This was invented around 1975|
I believe I discovered a fairly simple method of creating a true three dimensional television, during the 1970s. I will just describe the basic concept here.
Imagine a cubic box, around two feet in each dimension, with at least two of the walls being glass. It would contain either extremely fine smoke particles (such as the microscopic particles created by smoking cigarettes) or fine dust particles or the particles of fog generated by fog-making machines, but in small quantity where the chamber appears to be empty.
Then above the chamber is a laser (or possibly three different lasers) which is (are) pointed sideways into an angled mirror, which can then direct the laser beam downward into any X-Y location inside the chamber. It must be an ULTRAVIOLET laser, where the beam is invisible. In the rear wall is another such laser and mirror assembly, directing a second ULTRAVIOLET laser beam into any Y-Z location in the chamber.
The beams from these lasers are ultraviolet and therefore all invisible to the human eye.
This invention is based on the Physics phenomenon of interference patterns of waves. When two waves of different frequencies (colors) interact (collide) they generally create two NEW wave frequencies. These frequencies are at the sum and the difference of the frequencies of the two original waves.
In this case, if the mirrors are rapidly moved so that the two (invisible) laser beams intersect at some specific X-Y-Z location inside the chamber, those two new frequencies/colors would be created at only that single point. The new SUM frequency is even higher than the initial ultraviolet of the original laser beams, so it would be even farther in the ultraviolet and therefore also invisible. But the new DIFFERENCE frequency would be LESS than that of the ultraviolet original laser beams. If the DIFFERENCE of the two ultraviolet laser frequencies were, for example, the frequency of the color yellow, then a tiny yellow (visible) dot would appear inside the chamber at only that single location where the two laser beams intersected.
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The premise here is that the mirrors associated with each laser can be rapidly deflected to direct the laser beams to any X-Y-Z location inside the chamber. Since no part of any laser beam can be visible UNLESS the two beams intersect, only a single dot (3-d pixel) could be visible at any instant.
The arrangement just described is for a black-and-white, or actually black-and-yellow (if the two laser beams have different frequencies that correspond to yellow light) three dimensional image. All the technology to create this already existed in 1975 when I invented this, although the precision of moving the mirrors was then not yet very well refined, and computer controls virtually did not yet exist. With modern advanced electronics and computer controls, this device should be easy and inexpensive to create.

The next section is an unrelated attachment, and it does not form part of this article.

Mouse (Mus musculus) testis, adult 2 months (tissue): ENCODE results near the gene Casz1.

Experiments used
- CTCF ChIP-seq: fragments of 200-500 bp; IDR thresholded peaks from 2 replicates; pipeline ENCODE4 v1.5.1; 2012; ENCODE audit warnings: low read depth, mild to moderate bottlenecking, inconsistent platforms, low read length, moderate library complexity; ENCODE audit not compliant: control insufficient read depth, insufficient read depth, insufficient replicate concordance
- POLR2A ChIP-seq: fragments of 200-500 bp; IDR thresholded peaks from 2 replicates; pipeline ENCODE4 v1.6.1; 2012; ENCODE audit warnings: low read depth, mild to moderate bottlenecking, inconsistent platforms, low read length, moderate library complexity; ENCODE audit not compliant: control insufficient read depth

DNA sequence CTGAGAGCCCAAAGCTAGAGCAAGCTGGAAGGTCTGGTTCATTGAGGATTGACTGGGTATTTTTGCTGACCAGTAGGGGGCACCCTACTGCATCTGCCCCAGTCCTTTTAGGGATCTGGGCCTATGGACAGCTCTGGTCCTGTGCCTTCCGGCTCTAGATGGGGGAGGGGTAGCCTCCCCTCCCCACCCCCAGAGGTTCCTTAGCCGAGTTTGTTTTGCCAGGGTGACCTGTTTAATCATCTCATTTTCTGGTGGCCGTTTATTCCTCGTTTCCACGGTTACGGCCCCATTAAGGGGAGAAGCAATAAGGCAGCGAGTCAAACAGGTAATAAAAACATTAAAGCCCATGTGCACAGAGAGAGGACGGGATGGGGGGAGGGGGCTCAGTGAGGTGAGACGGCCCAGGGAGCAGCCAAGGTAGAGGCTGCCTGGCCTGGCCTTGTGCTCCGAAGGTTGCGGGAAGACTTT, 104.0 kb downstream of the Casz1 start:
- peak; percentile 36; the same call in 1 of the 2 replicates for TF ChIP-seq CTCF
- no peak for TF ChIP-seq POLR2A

I had mentioned that possibly three lasers might be installed above the chamber rather than one. They would be selected for the ultraviolet color/frequency they each had. One would be selected so that if it intersected with the laser beam from the rear wall, the difference frequency would be that of RED light. The second would be selected to create a difference frequency of GREEN light. And the third would create a difference frequency of BLUE light. This would then provide the capability of duplicating the RGB arrangement of color television screens. Depending on which of the three was used and to what brightness, any possible color could then be created at any specific location inside the chamber. This would result in a true three-dimensional, full-color image. This would be the ultimate in a 3D television set!
There are some matters of making sure that the ultraviolet laser beams did not penetrate the glass walls and exit out into the room to cause any danger to anyone, but that should not be too difficult to arrange. Most glass already absorbs most ultraviolet light (the reason you cannot get a suntan inside of a house window) and special glass that is even more absorbent of ultraviolet could be used. If any glass wall was broken, all the lasers could be automatically disabled.
There is really only one other detail to work out, the type of microscopic particles to fill the chamber with, whether smoke or fog-mist or dust or some other type of very fine particles. There is a benefit of having the particles have PERSISTENCE of maybe 1/30 of a second of glow after the particle was energised. TV screens do this by using phosphors which have a natural persistence to keep the image from ever flickering. Maybe phosphor can be ground to microscopic size to be able to float around inside the chamber, or maybe some other material might be found to avoid any flickering of the 3-D image in the box.
You might have noted that this concept is NOT limited to a 15 inch television screen! In fact, the lasers and nearly everything else would be nearly identical even if the viewing chamber was an eight-foot-cube, where life-sized people might seem to be inside it! The cost of such a giant 3-D TV should not be materially different than for the smaller box described above.
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